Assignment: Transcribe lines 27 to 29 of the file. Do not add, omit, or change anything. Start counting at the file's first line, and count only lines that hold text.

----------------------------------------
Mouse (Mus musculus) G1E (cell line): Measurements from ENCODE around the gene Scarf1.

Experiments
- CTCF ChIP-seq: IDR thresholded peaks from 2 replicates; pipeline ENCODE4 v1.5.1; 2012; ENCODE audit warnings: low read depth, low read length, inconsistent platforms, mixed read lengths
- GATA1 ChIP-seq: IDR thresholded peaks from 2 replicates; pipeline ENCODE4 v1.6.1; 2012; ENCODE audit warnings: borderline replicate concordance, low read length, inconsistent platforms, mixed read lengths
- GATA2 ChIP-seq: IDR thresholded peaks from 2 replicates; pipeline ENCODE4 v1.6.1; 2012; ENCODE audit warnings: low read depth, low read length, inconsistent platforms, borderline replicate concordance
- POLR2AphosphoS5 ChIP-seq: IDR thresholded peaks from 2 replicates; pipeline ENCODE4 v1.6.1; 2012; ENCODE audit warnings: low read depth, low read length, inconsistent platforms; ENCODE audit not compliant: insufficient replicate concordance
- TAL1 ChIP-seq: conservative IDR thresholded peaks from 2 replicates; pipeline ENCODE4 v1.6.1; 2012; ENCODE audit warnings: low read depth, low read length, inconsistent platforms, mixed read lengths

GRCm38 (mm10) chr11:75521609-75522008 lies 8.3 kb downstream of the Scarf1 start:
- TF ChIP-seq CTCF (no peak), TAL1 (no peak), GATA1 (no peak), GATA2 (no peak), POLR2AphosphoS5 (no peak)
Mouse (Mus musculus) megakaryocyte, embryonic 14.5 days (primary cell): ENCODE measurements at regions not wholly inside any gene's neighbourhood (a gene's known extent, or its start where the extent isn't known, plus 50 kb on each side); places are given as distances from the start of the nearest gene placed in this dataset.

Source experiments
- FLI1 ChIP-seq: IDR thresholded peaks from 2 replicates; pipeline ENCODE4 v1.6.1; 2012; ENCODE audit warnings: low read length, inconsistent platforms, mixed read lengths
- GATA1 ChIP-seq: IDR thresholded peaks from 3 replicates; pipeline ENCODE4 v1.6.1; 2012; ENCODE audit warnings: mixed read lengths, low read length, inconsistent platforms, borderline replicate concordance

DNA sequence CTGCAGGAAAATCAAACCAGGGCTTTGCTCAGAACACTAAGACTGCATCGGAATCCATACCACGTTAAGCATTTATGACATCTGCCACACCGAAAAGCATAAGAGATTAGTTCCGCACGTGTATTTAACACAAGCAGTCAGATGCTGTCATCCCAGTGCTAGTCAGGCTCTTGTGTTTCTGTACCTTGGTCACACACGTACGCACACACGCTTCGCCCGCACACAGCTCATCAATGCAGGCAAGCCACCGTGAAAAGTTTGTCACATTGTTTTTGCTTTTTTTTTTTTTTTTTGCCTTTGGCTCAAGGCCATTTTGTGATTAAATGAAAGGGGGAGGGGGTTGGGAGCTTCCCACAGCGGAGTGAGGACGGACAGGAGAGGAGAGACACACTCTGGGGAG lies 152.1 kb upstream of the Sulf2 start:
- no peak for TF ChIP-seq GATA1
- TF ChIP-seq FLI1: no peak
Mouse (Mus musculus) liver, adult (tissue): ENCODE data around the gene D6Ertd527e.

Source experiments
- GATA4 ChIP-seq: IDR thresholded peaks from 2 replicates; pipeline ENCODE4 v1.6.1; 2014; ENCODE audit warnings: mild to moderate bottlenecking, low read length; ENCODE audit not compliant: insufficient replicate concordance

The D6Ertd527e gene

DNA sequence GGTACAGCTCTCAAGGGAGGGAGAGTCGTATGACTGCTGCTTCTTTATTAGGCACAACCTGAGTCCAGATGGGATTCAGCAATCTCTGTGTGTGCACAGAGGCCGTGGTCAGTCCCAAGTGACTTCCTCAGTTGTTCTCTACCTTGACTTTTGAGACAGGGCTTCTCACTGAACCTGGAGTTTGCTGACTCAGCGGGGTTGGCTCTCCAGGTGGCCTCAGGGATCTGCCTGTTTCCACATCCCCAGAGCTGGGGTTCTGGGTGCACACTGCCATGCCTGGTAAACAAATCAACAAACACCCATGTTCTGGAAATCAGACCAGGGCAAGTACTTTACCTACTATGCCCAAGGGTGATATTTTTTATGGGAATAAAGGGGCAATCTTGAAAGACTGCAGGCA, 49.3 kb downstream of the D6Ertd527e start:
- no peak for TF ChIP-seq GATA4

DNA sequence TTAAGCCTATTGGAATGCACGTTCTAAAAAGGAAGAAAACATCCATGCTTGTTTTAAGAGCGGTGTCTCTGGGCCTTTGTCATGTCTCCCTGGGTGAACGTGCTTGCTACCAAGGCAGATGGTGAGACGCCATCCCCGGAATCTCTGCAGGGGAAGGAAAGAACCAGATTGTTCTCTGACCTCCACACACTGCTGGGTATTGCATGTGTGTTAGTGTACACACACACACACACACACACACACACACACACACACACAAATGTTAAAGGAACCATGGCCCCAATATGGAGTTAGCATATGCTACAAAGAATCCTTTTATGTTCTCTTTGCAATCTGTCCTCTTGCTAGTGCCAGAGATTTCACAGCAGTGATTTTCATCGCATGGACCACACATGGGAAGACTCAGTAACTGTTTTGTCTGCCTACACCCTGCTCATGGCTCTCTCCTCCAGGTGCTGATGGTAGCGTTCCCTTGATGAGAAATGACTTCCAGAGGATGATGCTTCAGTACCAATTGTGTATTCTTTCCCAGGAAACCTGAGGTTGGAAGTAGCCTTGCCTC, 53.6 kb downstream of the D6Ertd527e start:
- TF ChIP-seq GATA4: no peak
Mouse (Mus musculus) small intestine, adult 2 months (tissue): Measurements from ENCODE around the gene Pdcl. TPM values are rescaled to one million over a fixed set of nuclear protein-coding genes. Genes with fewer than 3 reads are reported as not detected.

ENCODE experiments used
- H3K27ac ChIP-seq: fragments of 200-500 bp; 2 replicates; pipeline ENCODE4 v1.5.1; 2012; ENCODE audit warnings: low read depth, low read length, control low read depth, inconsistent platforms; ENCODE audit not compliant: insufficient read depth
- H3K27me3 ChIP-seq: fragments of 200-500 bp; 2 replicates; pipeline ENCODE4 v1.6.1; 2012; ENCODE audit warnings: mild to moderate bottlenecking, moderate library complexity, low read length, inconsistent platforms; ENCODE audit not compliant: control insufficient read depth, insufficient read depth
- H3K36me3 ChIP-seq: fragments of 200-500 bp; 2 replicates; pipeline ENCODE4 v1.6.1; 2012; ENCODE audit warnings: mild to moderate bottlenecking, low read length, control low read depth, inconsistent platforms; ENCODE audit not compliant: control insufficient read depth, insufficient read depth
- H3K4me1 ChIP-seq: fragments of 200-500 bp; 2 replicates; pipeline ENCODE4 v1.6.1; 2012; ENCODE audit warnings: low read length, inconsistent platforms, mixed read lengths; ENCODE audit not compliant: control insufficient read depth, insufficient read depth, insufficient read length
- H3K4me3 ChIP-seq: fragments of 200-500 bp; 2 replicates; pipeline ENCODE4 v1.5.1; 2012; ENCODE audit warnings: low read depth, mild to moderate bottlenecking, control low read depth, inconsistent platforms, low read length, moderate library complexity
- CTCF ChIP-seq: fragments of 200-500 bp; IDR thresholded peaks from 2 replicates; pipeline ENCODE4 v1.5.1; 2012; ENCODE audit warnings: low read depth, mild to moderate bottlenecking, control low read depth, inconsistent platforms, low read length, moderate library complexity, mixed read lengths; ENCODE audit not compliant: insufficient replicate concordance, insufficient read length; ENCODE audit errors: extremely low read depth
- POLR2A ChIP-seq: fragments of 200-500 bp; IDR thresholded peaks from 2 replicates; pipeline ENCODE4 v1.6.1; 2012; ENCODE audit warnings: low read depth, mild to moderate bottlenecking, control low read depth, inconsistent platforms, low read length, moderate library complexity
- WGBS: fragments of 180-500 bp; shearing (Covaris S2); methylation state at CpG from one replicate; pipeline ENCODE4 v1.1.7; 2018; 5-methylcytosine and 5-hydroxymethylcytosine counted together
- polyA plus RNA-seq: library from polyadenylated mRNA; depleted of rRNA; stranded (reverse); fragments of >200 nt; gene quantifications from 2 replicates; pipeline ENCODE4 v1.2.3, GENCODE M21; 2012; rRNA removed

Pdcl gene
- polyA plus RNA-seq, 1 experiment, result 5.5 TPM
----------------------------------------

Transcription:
- H3K27ac ChIP-seq: fragments of 200-500 bp; 2 replicates; pipeline ENCODE4 v1.5.1; 2012; ENCODE audit warnings: low read depth, low read length, control low read depth, inconsistent platforms; ENCODE audit not compliant: insufficient read depth
- H3K27me3 ChIP-seq: fragments of 200-500 bp; 2 replicates; pipeline ENCODE4 v1.6.1; 2012; ENCODE audit warnings: mild to moderate bottlenecking, moderate library complexity, low read length, inconsistent platforms; ENCODE audit not compliant: control insufficient read depth, insufficient read depth
- H3K36me3 ChIP-seq: fragments of 200-500 bp; 2 replicates; pipeline ENCODE4 v1.6.1; 2012; ENCODE audit warnings: mild to moderate bottlenecking, low read length, control low read depth, inconsistent platforms; ENCODE audit not compliant: control insufficient read depth, insufficient read depth